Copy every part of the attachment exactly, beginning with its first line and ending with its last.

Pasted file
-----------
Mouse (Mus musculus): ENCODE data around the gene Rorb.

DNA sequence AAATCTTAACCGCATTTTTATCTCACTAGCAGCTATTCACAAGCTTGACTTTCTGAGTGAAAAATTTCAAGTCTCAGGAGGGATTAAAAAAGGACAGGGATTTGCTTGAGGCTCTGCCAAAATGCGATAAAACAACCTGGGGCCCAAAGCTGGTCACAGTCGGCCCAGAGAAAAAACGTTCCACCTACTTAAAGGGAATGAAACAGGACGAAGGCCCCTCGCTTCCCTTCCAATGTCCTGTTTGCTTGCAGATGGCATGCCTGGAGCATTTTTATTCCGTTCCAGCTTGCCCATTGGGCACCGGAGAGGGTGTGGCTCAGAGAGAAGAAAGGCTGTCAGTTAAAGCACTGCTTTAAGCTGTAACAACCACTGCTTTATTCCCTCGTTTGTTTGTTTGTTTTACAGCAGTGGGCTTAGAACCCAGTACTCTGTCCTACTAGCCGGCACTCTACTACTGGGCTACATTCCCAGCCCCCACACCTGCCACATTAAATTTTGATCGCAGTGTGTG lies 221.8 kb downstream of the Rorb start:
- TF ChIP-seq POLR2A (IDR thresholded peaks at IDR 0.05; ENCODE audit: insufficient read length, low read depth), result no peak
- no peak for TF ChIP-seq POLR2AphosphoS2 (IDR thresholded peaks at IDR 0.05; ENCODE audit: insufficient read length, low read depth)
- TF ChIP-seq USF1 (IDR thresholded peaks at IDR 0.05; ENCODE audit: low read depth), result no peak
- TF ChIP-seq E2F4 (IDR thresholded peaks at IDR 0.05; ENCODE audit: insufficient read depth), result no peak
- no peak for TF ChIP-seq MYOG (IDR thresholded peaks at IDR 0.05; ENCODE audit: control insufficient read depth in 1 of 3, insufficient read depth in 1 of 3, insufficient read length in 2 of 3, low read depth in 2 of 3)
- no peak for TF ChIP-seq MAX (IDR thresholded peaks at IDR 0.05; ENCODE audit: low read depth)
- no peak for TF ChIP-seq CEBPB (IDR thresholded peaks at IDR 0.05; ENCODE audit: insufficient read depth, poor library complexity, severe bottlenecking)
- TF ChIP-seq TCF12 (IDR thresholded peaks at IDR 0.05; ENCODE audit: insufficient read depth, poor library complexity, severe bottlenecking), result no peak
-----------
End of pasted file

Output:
Mouse (Mus musculus): ENCODE data around the gene Rorb.

DNA sequence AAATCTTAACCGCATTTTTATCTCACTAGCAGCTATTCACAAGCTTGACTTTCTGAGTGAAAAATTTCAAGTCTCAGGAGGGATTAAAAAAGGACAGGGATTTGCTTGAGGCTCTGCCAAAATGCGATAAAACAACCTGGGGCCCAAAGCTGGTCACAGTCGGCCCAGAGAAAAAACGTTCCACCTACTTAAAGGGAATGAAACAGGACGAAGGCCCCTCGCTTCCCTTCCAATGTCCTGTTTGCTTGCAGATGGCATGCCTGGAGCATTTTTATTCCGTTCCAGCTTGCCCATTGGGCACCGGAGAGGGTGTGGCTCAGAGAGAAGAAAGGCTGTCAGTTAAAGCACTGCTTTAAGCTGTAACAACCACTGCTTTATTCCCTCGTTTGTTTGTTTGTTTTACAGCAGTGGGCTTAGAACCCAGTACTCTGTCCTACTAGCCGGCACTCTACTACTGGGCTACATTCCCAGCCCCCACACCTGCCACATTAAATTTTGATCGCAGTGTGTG lies 221.8 kb downstream of the Rorb start:
- TF ChIP-seq POLR2A (IDR thresholded peaks at IDR 0.05; ENCODE audit: insufficient read length, low read depth), result no peak
- no peak for TF ChIP-seq POLR2AphosphoS2 (IDR thresholded peaks at IDR 0.05; ENCODE audit: insufficient read length, low read depth)
- TF ChIP-seq USF1 (IDR thresholded peaks at IDR 0.05; ENCODE audit: low read depth), result no peak
- TF ChIP-seq E2F4 (IDR thresholded peaks at IDR 0.05; ENCODE audit: insufficient read depth), result no peak
- no peak for TF ChIP-seq MYOG (IDR thresholded peaks at IDR 0.05; ENCODE audit: control insufficient read depth in 1 of 3, insufficient read depth in 1 of 3, insufficient read length in 2 of 3, low read depth in 2 of 3)
- no peak for TF ChIP-seq MAX (IDR thresholded peaks at IDR 0.05; ENCODE audit: low read depth)
- no peak for TF ChIP-seq CEBPB (IDR thresholded peaks at IDR 0.05; ENCODE audit: insufficient read depth, poor library complexity, severe bottlenecking)
- TF ChIP-seq TCF12 (IDR thresholded peaks at IDR 0.05; ENCODE audit: insufficient read depth, poor library complexity, severe bottlenecking), result no peak